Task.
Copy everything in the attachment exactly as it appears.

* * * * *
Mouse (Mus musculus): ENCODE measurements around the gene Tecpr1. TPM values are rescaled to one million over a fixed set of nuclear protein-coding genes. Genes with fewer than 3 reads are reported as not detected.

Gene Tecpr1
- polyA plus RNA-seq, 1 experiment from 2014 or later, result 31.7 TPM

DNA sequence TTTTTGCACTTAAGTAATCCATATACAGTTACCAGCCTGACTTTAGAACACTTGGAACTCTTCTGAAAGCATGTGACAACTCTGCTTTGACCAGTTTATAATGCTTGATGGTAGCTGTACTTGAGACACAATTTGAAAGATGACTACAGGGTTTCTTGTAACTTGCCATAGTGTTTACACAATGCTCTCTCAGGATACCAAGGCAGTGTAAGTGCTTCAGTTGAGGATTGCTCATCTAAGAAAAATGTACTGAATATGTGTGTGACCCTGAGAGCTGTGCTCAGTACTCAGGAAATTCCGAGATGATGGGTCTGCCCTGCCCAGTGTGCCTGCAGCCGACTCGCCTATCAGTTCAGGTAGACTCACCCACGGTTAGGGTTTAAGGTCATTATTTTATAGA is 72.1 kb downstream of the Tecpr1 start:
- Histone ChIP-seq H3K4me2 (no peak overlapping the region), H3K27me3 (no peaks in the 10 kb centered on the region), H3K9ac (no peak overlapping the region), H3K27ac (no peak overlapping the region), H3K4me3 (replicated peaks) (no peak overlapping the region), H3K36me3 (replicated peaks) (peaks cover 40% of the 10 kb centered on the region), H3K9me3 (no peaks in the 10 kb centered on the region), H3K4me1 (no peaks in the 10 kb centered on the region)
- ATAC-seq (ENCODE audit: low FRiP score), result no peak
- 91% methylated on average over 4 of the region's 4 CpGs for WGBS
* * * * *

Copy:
Mouse (Mus musculus): ENCODE measurements around the gene Tecpr1. TPM values are rescaled to one million over a fixed set of nuclear protein-coding genes. Genes with fewer than 3 reads are reported as not detected.

Gene Tecpr1
- polyA plus RNA-seq, 1 experiment from 2014 or later, result 31.7 TPM

DNA sequence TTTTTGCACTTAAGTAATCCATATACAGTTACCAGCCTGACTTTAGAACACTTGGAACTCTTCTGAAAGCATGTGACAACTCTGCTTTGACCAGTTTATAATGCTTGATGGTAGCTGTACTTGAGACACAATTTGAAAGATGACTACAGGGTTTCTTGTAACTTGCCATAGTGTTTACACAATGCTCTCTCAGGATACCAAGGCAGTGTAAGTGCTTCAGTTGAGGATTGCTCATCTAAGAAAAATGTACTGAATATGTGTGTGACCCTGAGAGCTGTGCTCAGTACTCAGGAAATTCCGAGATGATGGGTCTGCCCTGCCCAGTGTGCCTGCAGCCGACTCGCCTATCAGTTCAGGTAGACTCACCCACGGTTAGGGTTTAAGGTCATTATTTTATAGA is 72.1 kb downstream of the Tecpr1 start:
- Histone ChIP-seq H3K4me2 (no peak overlapping the region), H3K27me3 (no peaks in the 10 kb centered on the region), H3K9ac (no peak overlapping the region), H3K27ac (no peak overlapping the region), H3K4me3 (replicated peaks) (no peak overlapping the region), H3K36me3 (replicated peaks) (peaks cover 40% of the 10 kb centered on the region), H3K9me3 (no peaks in the 10 kb centered on the region), H3K4me1 (no peaks in the 10 kb centered on the region)
- ATAC-seq (ENCODE audit: low FRiP score), result no peak
- 91% methylated on average over 4 of the region's 4 CpGs for WGBS